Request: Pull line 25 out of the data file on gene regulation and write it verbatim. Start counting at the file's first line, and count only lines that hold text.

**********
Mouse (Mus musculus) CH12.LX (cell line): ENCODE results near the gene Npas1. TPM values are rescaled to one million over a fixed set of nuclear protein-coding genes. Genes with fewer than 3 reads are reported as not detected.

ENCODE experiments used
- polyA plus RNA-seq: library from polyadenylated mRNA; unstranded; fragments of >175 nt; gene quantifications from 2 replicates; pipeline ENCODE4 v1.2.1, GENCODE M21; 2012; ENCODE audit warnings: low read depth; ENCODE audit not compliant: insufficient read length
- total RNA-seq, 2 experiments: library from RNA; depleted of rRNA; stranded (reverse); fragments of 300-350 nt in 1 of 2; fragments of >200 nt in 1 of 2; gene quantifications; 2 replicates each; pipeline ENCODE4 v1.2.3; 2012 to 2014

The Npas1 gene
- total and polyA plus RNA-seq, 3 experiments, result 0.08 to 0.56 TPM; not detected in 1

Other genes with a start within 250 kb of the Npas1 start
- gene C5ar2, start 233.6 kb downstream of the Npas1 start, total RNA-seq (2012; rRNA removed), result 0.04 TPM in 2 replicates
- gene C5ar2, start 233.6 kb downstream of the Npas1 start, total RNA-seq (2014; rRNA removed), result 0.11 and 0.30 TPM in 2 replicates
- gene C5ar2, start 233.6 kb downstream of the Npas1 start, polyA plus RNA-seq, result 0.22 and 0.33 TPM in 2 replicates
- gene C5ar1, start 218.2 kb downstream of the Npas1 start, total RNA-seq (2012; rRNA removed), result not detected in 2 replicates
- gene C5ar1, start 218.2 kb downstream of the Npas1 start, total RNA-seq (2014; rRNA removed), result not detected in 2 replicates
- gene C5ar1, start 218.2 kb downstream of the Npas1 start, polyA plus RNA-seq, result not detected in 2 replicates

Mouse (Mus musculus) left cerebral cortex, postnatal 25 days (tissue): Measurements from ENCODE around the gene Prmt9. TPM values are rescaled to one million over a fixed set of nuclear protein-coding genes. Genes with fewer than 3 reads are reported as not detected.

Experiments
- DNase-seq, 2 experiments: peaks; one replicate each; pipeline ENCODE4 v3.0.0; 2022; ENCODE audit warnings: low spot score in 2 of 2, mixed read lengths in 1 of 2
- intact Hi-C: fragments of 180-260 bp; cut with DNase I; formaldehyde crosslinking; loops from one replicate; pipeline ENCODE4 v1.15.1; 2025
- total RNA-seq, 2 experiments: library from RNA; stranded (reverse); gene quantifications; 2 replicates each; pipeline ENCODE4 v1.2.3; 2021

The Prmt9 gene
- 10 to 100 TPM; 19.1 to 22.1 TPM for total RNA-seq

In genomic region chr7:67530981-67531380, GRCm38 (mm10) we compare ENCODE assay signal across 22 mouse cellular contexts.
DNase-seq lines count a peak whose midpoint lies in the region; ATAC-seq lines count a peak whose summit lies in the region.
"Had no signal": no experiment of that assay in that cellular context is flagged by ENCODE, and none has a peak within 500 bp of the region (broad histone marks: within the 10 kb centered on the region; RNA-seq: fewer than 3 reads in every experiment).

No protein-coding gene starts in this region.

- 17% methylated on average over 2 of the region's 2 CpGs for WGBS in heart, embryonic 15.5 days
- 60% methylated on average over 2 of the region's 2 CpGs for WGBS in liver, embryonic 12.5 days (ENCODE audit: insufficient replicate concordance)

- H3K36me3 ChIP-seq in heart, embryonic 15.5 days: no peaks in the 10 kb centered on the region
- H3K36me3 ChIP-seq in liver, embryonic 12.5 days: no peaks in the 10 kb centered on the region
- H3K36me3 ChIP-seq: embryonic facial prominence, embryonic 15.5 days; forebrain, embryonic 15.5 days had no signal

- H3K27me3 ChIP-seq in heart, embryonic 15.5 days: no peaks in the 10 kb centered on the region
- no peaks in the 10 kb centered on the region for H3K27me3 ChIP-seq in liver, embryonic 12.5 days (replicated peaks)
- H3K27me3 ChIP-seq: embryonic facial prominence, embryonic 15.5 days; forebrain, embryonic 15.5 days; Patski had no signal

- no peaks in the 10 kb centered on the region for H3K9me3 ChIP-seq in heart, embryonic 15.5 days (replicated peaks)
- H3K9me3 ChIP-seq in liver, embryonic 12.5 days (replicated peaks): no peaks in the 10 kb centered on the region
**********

- 17% methylated on average over 2 of the region's 2 CpGs for WGBS in heart, embryonic 15.5 days